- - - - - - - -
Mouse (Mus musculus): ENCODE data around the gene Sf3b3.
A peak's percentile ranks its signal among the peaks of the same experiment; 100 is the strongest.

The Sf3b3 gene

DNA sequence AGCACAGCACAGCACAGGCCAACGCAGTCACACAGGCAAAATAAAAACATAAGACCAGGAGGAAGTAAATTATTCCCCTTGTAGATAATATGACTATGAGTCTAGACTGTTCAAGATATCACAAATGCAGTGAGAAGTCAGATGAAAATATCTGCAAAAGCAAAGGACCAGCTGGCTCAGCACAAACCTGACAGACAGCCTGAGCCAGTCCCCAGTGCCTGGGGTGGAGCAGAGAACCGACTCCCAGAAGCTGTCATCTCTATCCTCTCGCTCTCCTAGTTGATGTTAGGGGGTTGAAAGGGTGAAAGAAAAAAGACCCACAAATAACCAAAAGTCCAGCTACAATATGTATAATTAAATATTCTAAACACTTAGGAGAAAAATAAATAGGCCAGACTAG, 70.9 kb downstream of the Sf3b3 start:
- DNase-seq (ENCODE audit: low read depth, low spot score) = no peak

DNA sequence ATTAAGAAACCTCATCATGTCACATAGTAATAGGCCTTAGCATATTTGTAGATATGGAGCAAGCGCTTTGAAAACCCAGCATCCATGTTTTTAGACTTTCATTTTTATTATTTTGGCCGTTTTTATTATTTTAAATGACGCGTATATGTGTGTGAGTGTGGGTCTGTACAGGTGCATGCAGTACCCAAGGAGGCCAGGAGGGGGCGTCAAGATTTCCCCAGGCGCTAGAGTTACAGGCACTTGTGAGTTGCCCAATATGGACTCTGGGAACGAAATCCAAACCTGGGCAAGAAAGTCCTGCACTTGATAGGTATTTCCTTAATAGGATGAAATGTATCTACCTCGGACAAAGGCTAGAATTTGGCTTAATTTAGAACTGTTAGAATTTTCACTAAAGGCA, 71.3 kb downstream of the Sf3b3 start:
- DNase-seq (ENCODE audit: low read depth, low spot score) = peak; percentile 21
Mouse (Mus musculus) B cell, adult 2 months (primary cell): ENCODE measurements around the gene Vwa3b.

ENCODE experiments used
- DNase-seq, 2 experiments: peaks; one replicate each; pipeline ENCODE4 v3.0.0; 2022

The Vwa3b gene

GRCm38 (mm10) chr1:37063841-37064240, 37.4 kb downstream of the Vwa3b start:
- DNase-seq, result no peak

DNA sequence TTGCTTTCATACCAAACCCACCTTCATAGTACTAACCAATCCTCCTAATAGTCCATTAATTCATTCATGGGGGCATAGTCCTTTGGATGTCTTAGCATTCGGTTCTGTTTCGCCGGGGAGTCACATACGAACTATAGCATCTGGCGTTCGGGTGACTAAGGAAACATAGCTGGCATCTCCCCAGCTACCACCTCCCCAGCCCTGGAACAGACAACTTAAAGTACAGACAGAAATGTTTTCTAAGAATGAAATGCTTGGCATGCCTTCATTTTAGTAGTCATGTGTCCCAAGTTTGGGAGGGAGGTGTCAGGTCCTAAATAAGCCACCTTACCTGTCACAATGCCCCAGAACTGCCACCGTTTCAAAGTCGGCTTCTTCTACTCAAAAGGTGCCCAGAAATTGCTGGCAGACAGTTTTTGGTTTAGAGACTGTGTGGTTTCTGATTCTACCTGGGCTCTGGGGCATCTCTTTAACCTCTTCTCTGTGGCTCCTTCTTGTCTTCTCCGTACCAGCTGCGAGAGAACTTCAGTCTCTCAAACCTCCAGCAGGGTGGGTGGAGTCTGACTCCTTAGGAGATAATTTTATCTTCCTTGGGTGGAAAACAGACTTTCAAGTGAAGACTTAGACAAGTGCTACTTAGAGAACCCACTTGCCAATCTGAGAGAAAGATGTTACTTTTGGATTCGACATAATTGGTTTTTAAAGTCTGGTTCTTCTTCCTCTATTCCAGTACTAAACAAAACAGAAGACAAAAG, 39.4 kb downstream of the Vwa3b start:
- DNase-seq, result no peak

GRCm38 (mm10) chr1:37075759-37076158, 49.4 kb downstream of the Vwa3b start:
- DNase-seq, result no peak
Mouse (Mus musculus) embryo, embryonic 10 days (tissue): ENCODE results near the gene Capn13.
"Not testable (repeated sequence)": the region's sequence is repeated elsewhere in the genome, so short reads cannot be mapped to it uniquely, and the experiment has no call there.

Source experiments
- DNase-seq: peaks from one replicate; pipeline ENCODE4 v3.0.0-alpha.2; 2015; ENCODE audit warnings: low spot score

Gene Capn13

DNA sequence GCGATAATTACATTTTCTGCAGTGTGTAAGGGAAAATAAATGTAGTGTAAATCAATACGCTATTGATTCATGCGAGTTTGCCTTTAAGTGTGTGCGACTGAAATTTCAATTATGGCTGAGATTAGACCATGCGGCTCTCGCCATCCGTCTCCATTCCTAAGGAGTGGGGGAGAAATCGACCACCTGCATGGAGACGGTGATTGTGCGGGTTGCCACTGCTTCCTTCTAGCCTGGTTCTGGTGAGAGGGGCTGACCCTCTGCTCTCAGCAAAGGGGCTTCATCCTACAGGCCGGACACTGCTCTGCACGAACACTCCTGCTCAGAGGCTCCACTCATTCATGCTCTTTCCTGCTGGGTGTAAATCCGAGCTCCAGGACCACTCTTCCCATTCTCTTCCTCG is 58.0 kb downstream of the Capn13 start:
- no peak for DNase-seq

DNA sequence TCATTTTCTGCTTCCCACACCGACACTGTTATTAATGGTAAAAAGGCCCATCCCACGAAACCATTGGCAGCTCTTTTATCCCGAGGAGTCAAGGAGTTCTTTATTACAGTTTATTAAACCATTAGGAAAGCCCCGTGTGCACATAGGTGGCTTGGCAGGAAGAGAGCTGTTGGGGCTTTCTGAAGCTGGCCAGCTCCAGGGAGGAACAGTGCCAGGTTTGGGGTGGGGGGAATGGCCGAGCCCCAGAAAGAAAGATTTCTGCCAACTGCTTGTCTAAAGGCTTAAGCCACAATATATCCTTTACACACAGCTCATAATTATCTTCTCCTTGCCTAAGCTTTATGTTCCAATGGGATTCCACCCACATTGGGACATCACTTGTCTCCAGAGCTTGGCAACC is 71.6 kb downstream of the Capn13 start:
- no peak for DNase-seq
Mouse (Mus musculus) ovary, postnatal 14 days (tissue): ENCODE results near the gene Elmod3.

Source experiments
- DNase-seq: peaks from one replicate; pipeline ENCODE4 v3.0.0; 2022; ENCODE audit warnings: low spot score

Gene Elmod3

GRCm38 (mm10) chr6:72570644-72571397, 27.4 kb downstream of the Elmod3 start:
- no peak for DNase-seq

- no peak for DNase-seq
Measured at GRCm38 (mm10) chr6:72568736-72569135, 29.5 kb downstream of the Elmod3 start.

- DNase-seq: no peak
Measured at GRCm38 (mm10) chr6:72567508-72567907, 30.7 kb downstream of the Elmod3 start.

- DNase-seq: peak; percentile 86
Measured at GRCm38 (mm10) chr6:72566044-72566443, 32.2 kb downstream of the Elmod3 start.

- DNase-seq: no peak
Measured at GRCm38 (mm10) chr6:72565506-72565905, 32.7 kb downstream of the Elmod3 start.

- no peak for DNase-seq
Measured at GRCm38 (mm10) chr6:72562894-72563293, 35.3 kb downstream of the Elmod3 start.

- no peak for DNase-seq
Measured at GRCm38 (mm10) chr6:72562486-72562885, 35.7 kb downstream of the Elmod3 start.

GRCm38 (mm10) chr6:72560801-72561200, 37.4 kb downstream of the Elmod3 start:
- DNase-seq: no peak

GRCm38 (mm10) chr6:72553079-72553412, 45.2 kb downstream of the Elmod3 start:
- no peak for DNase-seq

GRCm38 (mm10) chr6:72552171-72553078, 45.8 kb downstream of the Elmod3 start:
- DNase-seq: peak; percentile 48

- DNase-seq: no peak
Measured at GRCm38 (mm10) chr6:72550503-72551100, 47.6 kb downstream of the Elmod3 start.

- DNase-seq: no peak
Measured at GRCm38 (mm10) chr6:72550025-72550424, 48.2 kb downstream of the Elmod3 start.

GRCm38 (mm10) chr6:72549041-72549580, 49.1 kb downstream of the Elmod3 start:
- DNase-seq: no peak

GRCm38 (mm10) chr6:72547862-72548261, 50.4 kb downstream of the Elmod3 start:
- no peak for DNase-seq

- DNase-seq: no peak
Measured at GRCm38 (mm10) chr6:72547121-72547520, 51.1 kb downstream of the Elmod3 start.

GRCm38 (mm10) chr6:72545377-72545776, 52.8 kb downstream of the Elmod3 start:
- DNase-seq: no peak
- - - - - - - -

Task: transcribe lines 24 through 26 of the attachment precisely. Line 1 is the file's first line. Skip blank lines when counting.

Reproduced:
- no peak for DNase-seq

DNA sequence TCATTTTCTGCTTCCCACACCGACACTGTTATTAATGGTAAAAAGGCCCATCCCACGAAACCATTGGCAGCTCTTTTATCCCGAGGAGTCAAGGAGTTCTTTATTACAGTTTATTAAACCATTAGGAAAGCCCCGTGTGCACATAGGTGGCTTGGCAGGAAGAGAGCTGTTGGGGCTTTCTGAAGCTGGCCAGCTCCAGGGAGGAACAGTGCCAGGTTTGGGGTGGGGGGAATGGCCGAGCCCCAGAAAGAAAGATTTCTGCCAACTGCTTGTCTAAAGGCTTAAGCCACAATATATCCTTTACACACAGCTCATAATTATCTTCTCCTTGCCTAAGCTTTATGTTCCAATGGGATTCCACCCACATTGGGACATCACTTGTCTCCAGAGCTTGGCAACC is 71.6 kb downstream of the Capn13 start:
- no peak for DNase-seq